Liked by 1 person

    1. Could you try just reading Book III (entitled ‘Zone Eight’)?! I wonder how much of this she’d completed before the pandemic. I get the feeling she writes extremely quickly, so the quality and quantity of words here are truly impressive. But yes, a tightly honed novella is its own sort of achievement. It would have been interesting if she’d released the three parts as separate books.

      Liked by 1 person

  9. Interesting review! I think readers are going to take away very different things from To Paradise, although I agree with you that the second section was the weakest. I was fascinated by its exploration of how societies treat social outcasts, and particularly Part Three’s consideration of whether the passions that ‘make us human’ are worth it.

    Liked by 1 person

    1. When I surveyed the critical opinion, the reviews were so polarized. Almost the most various I’d ever seen. Charlie was an interesting choice of narrator for Book III — like Ishiguro’s Klara, she’s not quite fully human, as it were.

      Liked by 1 person

  10. I enjoyed A Little Life but also thought it was overlong. I don’t think I want to invest many hours in reading her latest one given the flaws you’ve identified.

    Liked by 1 person

    1. This was less worth spending time with, I think.

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  11. It must have felt good to finish this, especially with all the life stuff you have going on.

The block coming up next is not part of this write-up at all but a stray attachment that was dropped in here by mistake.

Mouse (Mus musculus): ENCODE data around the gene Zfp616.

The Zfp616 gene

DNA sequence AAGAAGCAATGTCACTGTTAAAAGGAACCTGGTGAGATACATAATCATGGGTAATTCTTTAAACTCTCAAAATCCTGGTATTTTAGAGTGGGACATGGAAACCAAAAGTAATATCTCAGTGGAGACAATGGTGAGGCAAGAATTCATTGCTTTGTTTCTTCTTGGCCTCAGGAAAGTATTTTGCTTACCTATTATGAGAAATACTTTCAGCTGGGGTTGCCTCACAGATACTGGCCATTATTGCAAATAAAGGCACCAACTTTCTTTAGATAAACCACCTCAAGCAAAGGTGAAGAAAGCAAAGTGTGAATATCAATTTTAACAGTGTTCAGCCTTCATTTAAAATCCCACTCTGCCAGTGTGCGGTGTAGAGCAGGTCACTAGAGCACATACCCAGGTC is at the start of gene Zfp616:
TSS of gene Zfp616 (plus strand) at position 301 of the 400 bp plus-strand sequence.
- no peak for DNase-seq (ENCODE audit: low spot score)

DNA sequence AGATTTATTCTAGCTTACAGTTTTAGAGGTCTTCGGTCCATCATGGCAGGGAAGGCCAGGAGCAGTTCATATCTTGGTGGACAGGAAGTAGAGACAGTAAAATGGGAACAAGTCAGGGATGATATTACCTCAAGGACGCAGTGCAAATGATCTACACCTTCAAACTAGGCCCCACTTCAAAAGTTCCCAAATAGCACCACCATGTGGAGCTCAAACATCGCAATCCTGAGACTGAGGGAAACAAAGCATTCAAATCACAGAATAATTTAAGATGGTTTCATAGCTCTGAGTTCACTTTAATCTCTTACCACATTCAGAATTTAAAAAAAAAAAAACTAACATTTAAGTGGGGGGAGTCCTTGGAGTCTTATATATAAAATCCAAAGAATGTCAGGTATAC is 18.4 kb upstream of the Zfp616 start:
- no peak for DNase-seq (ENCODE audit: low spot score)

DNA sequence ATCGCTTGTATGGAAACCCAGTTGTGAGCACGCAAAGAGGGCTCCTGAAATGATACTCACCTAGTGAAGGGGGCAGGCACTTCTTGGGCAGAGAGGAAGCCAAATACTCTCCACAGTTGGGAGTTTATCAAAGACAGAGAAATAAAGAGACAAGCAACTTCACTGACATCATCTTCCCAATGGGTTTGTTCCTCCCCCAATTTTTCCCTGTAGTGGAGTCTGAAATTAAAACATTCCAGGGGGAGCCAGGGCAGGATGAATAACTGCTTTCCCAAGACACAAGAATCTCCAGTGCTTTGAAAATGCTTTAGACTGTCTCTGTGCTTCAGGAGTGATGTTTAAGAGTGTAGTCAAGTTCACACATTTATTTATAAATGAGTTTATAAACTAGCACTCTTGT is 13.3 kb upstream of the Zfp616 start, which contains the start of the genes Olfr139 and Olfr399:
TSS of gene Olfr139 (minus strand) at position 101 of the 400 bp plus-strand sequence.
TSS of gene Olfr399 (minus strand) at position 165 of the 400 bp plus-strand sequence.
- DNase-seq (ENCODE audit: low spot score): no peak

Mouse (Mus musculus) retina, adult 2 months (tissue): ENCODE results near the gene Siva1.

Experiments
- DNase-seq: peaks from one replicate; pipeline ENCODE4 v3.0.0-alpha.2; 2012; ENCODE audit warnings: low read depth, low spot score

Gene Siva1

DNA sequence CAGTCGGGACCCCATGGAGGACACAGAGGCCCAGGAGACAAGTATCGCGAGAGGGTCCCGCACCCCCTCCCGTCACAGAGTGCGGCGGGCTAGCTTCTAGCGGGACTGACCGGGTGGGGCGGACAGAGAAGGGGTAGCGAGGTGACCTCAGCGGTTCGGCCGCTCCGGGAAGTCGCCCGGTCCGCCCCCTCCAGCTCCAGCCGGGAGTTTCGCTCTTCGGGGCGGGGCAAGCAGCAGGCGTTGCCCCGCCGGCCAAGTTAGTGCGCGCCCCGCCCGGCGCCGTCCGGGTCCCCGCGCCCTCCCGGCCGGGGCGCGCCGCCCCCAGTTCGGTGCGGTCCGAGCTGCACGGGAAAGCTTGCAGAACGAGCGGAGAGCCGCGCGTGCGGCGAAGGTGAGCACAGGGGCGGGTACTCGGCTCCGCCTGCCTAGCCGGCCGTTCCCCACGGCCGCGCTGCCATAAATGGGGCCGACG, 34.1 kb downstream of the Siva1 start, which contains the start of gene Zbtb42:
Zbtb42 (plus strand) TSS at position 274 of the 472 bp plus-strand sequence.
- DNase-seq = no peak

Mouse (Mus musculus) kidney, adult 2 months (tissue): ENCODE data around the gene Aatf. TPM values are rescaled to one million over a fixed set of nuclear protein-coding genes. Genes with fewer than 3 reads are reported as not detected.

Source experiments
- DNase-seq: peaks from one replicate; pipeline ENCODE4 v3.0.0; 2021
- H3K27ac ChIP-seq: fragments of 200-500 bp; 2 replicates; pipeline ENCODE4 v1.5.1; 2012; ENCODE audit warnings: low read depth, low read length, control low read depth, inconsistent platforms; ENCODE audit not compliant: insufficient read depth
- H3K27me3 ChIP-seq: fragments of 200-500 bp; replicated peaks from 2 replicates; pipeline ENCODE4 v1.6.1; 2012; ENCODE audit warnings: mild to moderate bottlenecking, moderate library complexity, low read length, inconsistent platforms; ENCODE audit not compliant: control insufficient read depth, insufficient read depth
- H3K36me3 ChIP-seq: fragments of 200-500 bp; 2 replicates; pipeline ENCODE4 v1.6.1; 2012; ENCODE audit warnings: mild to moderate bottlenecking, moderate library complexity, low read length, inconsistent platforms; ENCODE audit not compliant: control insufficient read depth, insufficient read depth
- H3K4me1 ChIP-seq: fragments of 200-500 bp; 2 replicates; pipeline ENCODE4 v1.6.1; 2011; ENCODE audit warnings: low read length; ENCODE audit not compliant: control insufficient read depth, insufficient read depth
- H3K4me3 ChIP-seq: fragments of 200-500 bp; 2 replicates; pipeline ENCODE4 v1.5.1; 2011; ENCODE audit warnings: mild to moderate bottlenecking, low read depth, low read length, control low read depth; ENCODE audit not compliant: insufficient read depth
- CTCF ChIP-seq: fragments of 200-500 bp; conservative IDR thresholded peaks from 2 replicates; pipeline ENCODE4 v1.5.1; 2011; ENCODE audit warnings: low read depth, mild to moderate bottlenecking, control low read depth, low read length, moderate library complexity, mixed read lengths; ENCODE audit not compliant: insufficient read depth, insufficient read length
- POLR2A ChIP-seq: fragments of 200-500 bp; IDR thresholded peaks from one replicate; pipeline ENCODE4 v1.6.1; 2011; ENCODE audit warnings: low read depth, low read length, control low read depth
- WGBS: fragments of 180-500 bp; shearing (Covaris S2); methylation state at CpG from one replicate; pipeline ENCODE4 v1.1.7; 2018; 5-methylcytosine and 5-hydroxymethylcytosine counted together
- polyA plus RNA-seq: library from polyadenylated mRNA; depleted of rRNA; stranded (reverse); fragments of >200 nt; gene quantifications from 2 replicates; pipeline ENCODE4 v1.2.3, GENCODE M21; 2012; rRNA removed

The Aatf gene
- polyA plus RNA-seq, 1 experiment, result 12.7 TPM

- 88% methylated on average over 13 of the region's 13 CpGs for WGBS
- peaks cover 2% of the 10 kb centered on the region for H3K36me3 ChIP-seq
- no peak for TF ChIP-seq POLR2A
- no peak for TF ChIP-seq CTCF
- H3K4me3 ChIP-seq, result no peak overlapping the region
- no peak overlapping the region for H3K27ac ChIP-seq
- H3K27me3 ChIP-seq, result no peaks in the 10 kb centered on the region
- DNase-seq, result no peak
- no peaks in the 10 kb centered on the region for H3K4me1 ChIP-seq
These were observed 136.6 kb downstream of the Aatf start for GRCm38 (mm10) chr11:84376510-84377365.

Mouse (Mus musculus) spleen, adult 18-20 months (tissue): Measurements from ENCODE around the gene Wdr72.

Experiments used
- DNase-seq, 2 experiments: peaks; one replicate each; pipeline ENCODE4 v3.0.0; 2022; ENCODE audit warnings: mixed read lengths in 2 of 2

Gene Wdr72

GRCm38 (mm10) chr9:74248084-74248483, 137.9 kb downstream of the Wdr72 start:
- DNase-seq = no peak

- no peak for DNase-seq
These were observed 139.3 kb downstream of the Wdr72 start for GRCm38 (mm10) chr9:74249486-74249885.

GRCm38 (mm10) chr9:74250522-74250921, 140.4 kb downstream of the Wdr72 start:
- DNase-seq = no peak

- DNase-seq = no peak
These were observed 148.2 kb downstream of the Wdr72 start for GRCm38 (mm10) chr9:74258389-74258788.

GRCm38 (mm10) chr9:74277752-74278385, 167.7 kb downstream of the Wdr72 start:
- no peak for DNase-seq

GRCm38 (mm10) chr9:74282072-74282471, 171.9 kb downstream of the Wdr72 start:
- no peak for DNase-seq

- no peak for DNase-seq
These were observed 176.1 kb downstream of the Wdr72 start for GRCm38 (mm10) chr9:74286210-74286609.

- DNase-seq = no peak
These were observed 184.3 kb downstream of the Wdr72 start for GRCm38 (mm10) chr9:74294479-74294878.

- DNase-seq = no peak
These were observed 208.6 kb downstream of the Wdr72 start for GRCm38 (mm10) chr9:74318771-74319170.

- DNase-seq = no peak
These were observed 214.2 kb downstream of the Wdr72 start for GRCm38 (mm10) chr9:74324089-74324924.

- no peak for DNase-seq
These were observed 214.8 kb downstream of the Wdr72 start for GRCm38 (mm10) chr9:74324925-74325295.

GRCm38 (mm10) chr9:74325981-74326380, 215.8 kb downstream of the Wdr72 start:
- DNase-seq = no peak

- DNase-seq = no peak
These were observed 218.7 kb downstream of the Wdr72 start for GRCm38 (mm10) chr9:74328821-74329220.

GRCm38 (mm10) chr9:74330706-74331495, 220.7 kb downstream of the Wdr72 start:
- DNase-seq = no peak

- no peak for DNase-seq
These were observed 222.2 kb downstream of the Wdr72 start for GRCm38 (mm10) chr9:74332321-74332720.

I’ve still only read her first book. I can’t decide how badly I want to read the other two. The premise of this one actually appeals to me more than A Little Life, even though people seem to prefer A Little Life.

    Liked by 1 person

    1. I was definitely proud of myself for getting through it! All those weeks when I was stuck on page 30, I wasn’t sure if I’d ever go back and finish it. If you’re attracted to the premise, why not try it instead of A Little Life? You might especially like Book II.

      Liked by 1 person

  12. What a great review. I love your system of daily page counts for getting it done. It’s not one I want to add to the TBR list, but now I have a better understanding of what it’s about.

    Liked by 1 person

    1. Thank you! I often have to set page goals for review books and library books, if there’s a deadline involved. It’s an easy way to make sure I see progress. I wish the other members of my book club would adopt the same strategy 😉

      Liked by 1 person

  13. I can totally relate to the regimented approach you took to finishing your reading project with this hefty tome. That was quite a stint at the end there, a whole hundred pages in a single day, not your usual technique! It sounds like a story I’d appreciate but I’m not looking for any new doorstoppers just now.

    Liked by 1 person

    1. I can be strict with the deadlines I set for myself!

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  14. […] year. Like two of its fellow entries on that list, Sea of Tranquility by Emily St. John Mandel and To Paradise by Hanya Yanagihara, it’s just the right blend of literary fiction and science fiction – an […]